by Brian Thomas, M.S. *
Giant mammals roamed North America during the Ice Age, but were humans among them? A site in Vero Beach on Florida's East coast contains mammoth, mastodon, giant ground sloth-and human fossils. The problem is that humans were not yet supposed to have been there, according to the standard story told to generations of archaeologists.
When discovered in the early 1900s, researchers insisted that the Vero Beach human remains washed in long after the large mammals fossilized. But new results, like so many other similar reinvestigations of old sites, show they were made at the same time and that humans lived and died in North America long before believed. What took researchers so long to acknowledge that?
The reason why it took so long for the evidence to come to light may be the same reason why fossil evidence of humans and dinosaurs is so scarce.
Archaeologists at the University of Florida analyzed the concentrations of rare earth elements in the various bones from the Vero site, finding that they all statistically matched. This evidence shows that they were buried simultaneously, and it contradicts longstanding dogma that humans had not yet arrived in America.
Supposedly, the earliest Americans were the Clovis peoples, who left tool caches in New Mexico caves that researchers discovered in the early and middle 20th century. However, all this new evidence of pre-Clovis peoples is finally forcing a broad scale revision of history.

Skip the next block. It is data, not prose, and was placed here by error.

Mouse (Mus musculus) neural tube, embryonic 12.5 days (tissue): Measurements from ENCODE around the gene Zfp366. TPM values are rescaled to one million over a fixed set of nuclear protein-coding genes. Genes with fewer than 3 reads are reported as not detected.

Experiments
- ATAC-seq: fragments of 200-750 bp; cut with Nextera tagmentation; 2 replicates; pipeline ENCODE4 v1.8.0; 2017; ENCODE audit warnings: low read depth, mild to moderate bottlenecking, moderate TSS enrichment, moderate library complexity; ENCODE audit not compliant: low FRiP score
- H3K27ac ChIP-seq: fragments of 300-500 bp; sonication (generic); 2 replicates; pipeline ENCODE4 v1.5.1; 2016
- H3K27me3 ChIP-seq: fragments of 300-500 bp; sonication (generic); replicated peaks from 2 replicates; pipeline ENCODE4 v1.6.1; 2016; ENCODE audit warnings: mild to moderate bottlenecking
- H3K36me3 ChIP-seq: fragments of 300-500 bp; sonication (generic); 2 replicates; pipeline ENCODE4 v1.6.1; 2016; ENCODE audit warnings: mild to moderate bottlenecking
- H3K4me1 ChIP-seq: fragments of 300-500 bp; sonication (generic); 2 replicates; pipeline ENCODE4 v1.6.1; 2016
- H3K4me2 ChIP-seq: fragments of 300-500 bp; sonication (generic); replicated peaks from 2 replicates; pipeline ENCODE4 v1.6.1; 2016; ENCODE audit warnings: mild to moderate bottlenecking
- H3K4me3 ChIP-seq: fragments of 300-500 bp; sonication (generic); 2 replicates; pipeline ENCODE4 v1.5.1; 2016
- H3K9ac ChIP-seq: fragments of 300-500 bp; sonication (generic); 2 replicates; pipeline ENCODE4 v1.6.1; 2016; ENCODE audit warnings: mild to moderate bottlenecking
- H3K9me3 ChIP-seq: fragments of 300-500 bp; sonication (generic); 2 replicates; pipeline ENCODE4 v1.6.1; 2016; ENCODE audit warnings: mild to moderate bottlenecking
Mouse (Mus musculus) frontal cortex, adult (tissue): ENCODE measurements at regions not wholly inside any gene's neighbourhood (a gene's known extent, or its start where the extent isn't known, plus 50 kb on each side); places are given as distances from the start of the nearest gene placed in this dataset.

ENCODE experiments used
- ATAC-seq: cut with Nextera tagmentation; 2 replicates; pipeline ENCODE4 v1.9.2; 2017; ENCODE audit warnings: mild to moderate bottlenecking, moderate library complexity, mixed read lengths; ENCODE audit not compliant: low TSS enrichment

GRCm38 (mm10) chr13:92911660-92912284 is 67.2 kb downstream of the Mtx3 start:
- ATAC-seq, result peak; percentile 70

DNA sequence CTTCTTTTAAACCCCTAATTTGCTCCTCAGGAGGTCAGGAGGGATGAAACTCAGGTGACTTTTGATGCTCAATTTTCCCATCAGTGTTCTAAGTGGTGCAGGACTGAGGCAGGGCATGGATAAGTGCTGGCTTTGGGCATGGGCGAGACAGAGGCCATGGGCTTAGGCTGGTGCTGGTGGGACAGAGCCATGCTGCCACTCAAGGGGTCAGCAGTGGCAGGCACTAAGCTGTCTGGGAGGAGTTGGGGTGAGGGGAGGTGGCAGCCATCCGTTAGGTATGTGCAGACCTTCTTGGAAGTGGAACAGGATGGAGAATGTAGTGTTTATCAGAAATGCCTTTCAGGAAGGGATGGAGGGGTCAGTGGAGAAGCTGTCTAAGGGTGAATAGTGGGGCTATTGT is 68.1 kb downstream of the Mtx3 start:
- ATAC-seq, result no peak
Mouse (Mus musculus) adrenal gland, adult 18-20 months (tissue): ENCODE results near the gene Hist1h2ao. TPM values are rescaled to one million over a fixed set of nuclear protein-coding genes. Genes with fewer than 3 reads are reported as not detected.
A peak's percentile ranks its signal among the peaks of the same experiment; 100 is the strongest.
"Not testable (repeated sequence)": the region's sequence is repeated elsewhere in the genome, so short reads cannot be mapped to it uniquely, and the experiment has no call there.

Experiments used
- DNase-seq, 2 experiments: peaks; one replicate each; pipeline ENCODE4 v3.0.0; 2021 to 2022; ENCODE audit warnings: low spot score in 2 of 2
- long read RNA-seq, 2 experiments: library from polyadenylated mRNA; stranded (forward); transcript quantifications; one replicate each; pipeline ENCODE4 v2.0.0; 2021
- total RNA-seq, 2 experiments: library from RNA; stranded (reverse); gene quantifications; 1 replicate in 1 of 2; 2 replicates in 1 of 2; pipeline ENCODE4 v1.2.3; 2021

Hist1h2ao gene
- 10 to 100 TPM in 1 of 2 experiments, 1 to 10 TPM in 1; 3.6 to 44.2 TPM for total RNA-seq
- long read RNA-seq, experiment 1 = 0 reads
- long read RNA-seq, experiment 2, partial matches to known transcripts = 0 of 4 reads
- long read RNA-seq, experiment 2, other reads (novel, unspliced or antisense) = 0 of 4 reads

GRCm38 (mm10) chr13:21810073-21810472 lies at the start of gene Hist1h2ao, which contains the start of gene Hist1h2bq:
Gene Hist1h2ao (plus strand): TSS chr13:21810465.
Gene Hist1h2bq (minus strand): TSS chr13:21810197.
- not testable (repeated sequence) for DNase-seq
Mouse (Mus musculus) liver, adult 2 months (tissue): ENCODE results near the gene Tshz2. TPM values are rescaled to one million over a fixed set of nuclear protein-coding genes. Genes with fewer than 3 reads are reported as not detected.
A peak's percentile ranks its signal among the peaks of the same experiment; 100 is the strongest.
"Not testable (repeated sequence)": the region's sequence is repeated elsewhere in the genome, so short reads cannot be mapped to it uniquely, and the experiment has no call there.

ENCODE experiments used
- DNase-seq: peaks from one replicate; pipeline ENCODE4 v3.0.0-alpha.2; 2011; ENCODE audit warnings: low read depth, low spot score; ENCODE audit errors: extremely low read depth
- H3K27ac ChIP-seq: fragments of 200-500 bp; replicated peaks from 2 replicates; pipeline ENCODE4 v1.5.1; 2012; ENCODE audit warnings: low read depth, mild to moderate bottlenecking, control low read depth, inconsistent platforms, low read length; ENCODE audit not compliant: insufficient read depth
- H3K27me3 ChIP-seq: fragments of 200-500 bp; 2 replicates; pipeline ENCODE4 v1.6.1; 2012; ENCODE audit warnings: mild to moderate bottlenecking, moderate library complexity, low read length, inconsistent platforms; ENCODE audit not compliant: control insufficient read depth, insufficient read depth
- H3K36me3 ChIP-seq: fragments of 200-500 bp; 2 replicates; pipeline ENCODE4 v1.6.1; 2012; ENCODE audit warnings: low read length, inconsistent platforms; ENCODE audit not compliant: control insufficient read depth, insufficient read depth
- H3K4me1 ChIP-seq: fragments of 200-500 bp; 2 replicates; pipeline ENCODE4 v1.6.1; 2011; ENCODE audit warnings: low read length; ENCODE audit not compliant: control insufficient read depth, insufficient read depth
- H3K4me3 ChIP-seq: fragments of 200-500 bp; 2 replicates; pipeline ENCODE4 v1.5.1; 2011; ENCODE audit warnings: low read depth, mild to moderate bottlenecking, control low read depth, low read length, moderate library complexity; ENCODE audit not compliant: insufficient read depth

Nature recently reviewed some of the pre-Clovis evidences that include fossil dung from a cave in Oregon, campsite remains from Chile, stone tools from Salado, Texas, and "sites in Tennessee and Florida, where evidence of pre-Clovis mammoth hunting was uncovered in the 1980s and1990s."3 And now, the Vero Beach evidence adds to the "slow avalanche of findings."3
Well, the evidence was not slow, but the willingness to investigate and report the evidence has been very slow, since some of these pre-Clovis sites were discovered decades ago. Has some factor other than archaeological evidence played a role in suppressing the evidence of pre-Clovis peoples?
Adherence to a particular narrative apparently holds a stronger sway than evidence contradicting that narrative. For example, one longstanding narrative that held an iron sway for so long among archaeologists told that ancients migrated across the Bering land bridge during the Ice Age, from Asia to America. But lately, some dare to suggest that the ancients instead travelled by boats along the coast, called "coastal migration." An even more rare dissenting voice suggests that they floated straight across the Atlantic.
Why were these alternative ideas so long in coming? University of Oregon archaeologist Jon Erlandson told Nature, "I was once warned not to write about coastal migration in my dissertation. My adviser said I would ruin my career."3
If a career can be ruined over as trivial a matter as challenging a North American Ice Age migration story, how much more easily would it be ruined by a researcher challenging the story of dinosaur extinction millions of years before man by daring to consider evidence of human and dinosaurs having lived together?
Certainly, for many years dogmatic adherence to the Clovis-first narrative suppressed the most straightforward interpretation of field evidence for pre-Clovis peoples. Similarly, the dogma of human evolution caused researchers to misidentify human foot bones found in Africa as belonging to an extinct ape.4 Who knows what human fossils may have been discovered in even deeper earth layers, but misidentified because they didn't fit the evolution narrative?
Institute for Creation Research
Coryright 2012. Reprinted by permission